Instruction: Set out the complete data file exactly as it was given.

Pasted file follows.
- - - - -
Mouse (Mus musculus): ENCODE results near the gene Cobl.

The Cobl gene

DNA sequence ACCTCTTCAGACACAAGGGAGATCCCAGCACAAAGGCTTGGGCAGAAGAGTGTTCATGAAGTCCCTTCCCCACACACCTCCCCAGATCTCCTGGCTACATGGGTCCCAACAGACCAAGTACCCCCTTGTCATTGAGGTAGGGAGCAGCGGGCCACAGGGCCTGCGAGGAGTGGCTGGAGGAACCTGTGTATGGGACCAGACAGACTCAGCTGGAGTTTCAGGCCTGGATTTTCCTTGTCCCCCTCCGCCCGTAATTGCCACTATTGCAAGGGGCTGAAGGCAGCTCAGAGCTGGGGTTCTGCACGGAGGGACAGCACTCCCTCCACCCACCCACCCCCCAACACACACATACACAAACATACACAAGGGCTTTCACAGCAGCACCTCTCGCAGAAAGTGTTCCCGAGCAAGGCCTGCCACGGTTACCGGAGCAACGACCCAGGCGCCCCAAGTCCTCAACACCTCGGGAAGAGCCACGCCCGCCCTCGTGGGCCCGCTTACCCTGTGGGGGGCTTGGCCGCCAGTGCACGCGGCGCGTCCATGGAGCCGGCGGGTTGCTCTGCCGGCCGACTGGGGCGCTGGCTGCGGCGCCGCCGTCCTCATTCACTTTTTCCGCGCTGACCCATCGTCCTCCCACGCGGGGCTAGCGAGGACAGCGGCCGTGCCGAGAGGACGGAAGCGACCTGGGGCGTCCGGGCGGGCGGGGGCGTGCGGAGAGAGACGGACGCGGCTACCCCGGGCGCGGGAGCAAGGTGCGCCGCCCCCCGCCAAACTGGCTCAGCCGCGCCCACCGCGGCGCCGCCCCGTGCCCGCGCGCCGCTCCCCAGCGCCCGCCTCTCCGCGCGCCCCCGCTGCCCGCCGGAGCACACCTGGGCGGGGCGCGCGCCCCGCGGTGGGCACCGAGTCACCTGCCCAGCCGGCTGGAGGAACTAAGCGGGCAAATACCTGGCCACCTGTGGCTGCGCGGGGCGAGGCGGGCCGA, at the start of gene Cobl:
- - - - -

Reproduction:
Mouse (Mus musculus): ENCODE results near the gene Cobl.

The Cobl gene

DNA sequence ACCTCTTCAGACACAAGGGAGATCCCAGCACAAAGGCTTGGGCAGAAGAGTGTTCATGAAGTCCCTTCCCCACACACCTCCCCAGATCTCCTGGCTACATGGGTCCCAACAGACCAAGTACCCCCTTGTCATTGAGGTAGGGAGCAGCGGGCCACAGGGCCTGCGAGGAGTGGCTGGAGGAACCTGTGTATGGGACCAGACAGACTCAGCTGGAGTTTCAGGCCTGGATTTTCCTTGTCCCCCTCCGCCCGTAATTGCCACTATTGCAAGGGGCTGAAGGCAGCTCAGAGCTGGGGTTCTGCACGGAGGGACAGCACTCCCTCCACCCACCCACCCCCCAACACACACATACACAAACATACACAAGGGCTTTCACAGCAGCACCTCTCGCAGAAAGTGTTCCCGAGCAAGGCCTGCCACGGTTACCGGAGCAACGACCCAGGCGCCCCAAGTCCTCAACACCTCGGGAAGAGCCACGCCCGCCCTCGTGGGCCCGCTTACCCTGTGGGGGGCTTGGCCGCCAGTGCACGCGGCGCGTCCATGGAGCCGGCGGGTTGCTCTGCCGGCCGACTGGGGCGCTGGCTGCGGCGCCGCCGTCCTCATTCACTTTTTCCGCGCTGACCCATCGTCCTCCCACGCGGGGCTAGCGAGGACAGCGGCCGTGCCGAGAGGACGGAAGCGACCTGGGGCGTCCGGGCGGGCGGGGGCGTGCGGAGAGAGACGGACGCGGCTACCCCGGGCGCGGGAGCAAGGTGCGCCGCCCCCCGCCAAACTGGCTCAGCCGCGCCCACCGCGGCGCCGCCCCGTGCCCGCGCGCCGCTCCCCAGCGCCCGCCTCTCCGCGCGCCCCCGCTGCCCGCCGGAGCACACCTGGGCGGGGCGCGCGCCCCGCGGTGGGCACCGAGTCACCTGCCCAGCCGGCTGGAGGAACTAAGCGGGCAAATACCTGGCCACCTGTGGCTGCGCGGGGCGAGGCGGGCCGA, at the start of gene Cobl: